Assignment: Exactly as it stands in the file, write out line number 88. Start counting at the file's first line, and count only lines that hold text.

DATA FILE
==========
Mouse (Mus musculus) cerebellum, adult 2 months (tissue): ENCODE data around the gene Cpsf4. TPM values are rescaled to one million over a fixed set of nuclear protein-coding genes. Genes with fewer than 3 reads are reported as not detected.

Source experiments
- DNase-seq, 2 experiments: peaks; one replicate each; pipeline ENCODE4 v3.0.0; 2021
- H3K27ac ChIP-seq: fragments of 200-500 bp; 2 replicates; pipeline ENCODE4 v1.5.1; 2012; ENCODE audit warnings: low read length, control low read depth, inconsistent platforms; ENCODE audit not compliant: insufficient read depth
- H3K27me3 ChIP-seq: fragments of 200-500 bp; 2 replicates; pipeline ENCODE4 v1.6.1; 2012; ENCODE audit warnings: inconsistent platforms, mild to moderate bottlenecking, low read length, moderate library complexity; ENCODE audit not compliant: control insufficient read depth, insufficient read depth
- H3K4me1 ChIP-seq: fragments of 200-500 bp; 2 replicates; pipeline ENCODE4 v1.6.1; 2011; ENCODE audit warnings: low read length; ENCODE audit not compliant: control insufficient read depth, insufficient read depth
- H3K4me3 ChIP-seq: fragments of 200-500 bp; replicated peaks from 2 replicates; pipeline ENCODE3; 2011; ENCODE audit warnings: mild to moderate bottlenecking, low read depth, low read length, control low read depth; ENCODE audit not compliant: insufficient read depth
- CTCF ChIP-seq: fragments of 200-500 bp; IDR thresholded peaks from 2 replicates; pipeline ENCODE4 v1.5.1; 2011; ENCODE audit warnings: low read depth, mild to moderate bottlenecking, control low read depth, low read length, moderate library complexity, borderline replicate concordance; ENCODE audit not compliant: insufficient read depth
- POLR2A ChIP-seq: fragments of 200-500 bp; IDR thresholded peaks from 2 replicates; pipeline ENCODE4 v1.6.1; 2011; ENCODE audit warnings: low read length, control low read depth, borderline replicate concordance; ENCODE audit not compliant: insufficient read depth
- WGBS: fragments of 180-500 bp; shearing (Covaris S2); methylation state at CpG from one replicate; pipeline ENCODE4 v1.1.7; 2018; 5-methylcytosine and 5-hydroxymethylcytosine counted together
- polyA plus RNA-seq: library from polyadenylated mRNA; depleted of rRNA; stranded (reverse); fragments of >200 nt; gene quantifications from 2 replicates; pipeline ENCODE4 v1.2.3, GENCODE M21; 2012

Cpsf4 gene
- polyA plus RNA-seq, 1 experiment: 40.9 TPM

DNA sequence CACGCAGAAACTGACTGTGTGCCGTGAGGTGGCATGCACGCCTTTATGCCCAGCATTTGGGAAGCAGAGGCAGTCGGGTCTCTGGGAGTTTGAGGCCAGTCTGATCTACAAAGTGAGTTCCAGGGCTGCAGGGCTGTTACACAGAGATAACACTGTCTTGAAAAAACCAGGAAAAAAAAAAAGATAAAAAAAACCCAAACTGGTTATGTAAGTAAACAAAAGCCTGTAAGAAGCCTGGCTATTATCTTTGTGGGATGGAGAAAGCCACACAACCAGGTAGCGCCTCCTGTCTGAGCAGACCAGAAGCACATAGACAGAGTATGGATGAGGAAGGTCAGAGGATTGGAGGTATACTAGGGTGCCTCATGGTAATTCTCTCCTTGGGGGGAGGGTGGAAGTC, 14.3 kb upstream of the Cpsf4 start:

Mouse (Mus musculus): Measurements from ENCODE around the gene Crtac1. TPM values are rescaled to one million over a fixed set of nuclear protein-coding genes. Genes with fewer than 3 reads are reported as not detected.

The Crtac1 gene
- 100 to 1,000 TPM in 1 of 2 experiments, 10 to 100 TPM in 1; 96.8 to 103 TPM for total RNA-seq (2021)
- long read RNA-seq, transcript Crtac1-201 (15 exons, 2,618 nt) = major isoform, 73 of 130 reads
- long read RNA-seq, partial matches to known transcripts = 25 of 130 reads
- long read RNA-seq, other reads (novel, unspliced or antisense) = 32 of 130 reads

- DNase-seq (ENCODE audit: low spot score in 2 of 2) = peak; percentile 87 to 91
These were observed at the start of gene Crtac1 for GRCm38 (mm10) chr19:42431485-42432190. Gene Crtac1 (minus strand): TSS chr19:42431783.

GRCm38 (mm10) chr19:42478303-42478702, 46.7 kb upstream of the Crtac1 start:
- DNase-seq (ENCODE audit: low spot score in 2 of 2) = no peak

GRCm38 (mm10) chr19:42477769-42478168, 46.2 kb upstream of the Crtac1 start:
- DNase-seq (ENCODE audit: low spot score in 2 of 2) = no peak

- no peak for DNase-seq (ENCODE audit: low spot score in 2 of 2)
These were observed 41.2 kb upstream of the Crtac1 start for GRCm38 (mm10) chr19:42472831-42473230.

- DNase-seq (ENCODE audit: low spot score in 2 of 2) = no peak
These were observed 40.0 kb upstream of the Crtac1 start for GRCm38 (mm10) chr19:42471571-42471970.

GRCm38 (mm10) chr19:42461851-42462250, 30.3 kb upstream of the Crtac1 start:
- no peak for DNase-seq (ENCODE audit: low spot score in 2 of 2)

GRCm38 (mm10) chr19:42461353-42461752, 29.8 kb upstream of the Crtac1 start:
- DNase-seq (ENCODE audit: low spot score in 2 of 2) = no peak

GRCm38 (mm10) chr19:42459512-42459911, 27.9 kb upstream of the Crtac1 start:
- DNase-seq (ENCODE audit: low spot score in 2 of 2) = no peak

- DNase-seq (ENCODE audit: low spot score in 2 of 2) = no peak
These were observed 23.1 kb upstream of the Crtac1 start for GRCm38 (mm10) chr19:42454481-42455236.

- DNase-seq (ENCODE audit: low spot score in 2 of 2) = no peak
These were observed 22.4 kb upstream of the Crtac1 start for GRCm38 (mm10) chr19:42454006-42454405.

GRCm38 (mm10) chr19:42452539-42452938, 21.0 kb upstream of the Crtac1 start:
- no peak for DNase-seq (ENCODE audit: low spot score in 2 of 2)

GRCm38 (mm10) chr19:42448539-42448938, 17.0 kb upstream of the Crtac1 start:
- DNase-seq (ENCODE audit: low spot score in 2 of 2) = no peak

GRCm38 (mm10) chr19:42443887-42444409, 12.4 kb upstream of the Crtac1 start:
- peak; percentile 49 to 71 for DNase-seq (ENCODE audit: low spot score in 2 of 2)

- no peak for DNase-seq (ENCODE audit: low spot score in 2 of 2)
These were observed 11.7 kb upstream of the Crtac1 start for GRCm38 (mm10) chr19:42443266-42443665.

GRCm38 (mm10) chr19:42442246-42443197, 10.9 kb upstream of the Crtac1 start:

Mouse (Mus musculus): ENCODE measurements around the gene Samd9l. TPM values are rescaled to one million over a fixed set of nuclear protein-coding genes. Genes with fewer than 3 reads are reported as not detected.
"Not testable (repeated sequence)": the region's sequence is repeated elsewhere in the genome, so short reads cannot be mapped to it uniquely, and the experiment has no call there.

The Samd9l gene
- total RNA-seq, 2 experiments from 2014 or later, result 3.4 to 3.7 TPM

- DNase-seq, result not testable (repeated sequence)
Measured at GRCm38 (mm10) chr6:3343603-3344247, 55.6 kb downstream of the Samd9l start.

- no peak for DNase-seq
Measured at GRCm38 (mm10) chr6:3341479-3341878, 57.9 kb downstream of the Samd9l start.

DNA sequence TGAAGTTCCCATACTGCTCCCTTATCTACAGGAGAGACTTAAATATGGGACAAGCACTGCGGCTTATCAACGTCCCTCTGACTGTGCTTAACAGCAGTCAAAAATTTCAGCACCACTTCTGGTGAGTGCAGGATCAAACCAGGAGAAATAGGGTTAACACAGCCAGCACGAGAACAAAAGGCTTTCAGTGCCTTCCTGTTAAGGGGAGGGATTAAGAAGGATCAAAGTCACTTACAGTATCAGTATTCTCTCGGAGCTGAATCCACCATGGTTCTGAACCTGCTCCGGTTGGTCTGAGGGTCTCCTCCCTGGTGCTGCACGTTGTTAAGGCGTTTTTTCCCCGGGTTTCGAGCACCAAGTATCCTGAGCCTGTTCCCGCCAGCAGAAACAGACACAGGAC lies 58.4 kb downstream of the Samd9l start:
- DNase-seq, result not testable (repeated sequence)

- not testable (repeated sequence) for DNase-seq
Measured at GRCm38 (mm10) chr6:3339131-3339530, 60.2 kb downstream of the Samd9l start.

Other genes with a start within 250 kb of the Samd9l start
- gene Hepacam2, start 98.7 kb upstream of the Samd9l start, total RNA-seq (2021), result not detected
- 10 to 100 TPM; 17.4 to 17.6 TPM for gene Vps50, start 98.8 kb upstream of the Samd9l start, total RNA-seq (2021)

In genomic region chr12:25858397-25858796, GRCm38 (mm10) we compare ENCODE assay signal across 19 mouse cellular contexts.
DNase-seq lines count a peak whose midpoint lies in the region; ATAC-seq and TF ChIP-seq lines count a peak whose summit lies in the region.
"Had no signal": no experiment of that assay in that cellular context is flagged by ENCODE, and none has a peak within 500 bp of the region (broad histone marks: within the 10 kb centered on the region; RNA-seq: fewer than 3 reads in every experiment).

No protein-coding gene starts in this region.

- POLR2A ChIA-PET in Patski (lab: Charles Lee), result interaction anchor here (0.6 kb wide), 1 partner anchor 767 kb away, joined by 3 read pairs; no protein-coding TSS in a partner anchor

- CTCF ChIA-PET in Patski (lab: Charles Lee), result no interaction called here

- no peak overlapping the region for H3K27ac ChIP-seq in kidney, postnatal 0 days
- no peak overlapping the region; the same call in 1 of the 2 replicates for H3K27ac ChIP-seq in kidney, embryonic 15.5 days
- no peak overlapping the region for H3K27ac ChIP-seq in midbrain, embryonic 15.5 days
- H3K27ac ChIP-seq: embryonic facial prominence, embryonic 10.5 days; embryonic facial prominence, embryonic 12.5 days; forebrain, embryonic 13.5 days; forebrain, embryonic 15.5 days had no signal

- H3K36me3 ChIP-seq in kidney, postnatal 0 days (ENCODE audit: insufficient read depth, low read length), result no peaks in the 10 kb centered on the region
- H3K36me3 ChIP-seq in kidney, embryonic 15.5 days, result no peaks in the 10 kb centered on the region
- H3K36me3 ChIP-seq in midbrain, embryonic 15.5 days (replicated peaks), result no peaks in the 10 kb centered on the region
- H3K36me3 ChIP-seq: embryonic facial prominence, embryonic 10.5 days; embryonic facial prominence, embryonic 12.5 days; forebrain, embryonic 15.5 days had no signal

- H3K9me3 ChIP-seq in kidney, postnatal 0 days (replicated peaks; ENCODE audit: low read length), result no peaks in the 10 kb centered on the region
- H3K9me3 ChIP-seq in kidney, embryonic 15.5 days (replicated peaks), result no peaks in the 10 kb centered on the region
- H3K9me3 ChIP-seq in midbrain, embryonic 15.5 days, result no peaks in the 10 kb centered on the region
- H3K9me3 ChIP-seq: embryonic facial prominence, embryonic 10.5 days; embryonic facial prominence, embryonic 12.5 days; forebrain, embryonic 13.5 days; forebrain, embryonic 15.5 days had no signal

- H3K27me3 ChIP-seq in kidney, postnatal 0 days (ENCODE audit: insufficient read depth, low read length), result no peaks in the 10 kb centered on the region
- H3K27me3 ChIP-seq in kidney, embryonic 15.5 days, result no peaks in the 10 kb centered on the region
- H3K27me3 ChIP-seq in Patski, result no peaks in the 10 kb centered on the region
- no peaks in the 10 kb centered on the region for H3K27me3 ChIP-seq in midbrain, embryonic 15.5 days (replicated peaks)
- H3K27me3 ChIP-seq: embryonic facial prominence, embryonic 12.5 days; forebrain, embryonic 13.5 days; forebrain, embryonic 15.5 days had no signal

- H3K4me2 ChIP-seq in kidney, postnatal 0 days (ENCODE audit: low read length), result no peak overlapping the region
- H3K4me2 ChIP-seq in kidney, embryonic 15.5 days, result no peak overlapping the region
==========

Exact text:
- H3K4me2 ChIP-seq in kidney, postnatal 0 days (ENCODE audit: low read length), result no peak overlapping the region